The unforgettable aroma of India is
not just the heavy scent of jasmine and roses on the warm
air. It is also the fragrance of spices so important to
Indian cooking - especially to preparing curry. The world
"curry" is an English derivative of "kari", meaning soice
sauce, but curry does not, in India, come as a powder. It is
the subtle and delicate blending of spices such as turmeric,
cardamom, ginger, coriander, nutmeg and poppy seed. Like an
artist’s palette of oil paints, the Indian cook has some
twenty-five spices (freshly ground as required) with which
to mix the recognized combinations or "masalas".
these spices are also noted for their medicinal properties.
They, like the basic ingredient, vary from region to region.
Although not all Hindus are vegetarians, you will probably
eat more vegetable dishes than is common in Europe,
particularly in South India. Indian vegetables are cheap,
varied and plentiful and superbly cooked. Broadly speaking,
meat dishes are more common in the north, notably, Rogan
Josh (curried lamb), Gushtaba (spicy meat balls in yoghurt),
and the delicious Biriyani (chicken or lamb in orange
flavored rice, sprinkled with sugar and rose water). Mughlai
cuisine is rich, creamy, deliciously spiced and liberally
sprinkled with nuts and saffron. The ever popular Tandoori
cooking (chicken, meat or fish marinated in herbs and baked
in a clay oven) and kebabs are also northern cuisine.
Another custom is to eat with your fingers but remember only
of the right hand ... Besides the main dishes, there are
also countless irresistible snacks available on every street
corner, such as samosa, fritters, dosa and vada. For the
more conservative visitor, western cooking can always be
found. Indeed, the best styles of cooking from throughout
the world can be experienced in the major centers in India.
Tea is India’s favourite drink,and.many of the varieties are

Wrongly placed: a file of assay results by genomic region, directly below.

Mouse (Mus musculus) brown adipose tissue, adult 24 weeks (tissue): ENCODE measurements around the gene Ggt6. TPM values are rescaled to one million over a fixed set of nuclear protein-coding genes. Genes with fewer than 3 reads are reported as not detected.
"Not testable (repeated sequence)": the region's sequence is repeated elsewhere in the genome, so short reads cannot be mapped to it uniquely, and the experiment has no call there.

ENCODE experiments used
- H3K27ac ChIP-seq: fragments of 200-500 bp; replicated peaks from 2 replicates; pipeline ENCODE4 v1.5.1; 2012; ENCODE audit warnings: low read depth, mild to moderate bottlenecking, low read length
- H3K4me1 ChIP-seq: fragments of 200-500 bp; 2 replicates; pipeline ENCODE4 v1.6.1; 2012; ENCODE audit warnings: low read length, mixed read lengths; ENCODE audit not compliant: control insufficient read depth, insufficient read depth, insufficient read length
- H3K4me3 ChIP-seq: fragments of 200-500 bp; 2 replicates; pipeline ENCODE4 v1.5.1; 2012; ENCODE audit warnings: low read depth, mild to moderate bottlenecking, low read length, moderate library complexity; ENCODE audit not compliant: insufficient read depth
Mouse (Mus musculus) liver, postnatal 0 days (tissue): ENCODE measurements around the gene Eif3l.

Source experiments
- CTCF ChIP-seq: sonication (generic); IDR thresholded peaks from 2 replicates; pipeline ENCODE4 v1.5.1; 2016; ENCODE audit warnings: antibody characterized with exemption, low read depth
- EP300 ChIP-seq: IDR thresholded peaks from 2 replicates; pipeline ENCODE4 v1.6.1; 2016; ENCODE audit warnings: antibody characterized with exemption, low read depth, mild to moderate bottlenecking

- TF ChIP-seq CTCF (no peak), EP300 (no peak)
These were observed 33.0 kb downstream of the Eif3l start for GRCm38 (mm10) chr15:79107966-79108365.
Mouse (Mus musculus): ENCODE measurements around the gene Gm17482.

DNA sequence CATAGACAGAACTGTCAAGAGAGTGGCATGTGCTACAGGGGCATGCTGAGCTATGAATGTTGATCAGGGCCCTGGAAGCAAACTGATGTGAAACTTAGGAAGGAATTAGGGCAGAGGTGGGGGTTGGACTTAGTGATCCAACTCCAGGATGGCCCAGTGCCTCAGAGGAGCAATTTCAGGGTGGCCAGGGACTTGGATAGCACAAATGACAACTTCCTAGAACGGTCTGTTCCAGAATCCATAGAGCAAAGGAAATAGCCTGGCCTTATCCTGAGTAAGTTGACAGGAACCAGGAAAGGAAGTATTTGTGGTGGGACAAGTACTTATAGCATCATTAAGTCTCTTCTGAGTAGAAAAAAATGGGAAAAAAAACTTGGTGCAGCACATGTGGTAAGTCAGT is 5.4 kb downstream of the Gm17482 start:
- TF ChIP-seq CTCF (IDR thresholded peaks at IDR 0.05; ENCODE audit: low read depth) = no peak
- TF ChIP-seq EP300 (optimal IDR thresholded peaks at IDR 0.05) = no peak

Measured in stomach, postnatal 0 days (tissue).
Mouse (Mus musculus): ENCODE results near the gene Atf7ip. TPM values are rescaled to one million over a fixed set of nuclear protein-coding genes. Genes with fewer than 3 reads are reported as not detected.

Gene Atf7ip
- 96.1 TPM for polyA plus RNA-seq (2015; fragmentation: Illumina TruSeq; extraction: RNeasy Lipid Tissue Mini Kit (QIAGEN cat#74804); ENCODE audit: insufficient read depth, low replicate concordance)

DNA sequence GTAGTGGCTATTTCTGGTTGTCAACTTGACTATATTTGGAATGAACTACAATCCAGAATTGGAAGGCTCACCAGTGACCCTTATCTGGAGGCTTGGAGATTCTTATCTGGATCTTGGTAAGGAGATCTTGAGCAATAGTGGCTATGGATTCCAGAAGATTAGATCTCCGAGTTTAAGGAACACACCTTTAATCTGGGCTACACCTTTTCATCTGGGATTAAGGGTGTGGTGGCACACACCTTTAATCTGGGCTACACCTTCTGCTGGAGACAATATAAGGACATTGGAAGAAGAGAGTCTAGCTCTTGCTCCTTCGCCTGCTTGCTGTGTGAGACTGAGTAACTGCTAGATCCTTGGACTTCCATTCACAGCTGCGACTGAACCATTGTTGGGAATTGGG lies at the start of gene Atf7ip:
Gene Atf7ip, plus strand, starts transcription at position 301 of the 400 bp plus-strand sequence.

famous the world over. It will often come ready brewed with
milk and sugar unless "tray tea", is specified. Coffee is
increasingly popular..Nimbu Pani (lemon drink), Lassi (iced
buttermilk) and coconut milk straight from the nut are cool
and refreshing. Soft drinks (usually sweet) and bottled
water are widely available, as, are ’Western alcoholic
drinks. Indian beer and gin are comparable with the world’s
best, and are not expensive. Note that Liquor Permits are
required in Tamil Nadu and Gujarat.
In the south, curries are mainly vegetable and inclined to
be more hot. Specialties to look out for are Bhujia
(vegetable curry), Dosa, Idli and Sambar (rice pancakes,
dumplings with pickles and vegetable and lentil curry), and
Raitas (yoghurt with grated cucumber and mint). Coconut is a
major ingredient of South Indian cooking. On the West coast
there is a wide choice of fish and shellfish; Bombay duck
(curried or fried bomnloe fish) and pomfret (Indian salmon)
are just two. Another specialty is the Parsi Dhan Sak (lamb
or chicken cooked with curried lentils) and Vindaloo vinegar
marinade. Fish is also a feature of Bengali cooking as in
Dahi Maach (curried fish in yoghurt flavored with turmeric
and ginger) and Malai (curried prawn with coconut).
One regional distinction is that whereas in the south rice
is the staple food, in the north this is supplemented and
sometimes substituted by a wide range of flat breads, such
as Pooris, Chapattis and Nan. Common throughout India is
Dhal (crushed lentil soup with various additional
vegetables), and Dhai, the curd or yoghurt which accompanies
the curry. Besides being tasty, it is a good "cooler"; more
effective than liquids when things get too hot. Sweets are
principally milk based puddings, pastries and pancakes.
Available throughout India is Kulfi, the Indian ice cream,
Rasgullas (cream cheese balls flavoured with rose water),
Gulab Jamuns (flour, yoghurt and ground almonds), and Jalebi
(pancakes in syrup).
Besides a splendid choice of sweets and sweetmeats, there is
an abundance of fruit, both tropical – mangoes, pomegranates
and melons – and temperate apricots, apples and
strawberries. Western confectionery is available in major
centers. It is common to finish the meal by chewing Pan as a
digestive. Pan is a betel leaf in which are wrapped spices
such as aniseed and cardamon.
The variety of Indian cooking is immense, it is colorful and
aromatic, it can be fiery or not as desired and it is
inexpensive even at the top class hotels. No wonder, then
that it is now the third most popular cuisine in the world
nor will it be any more surprising when it becomes the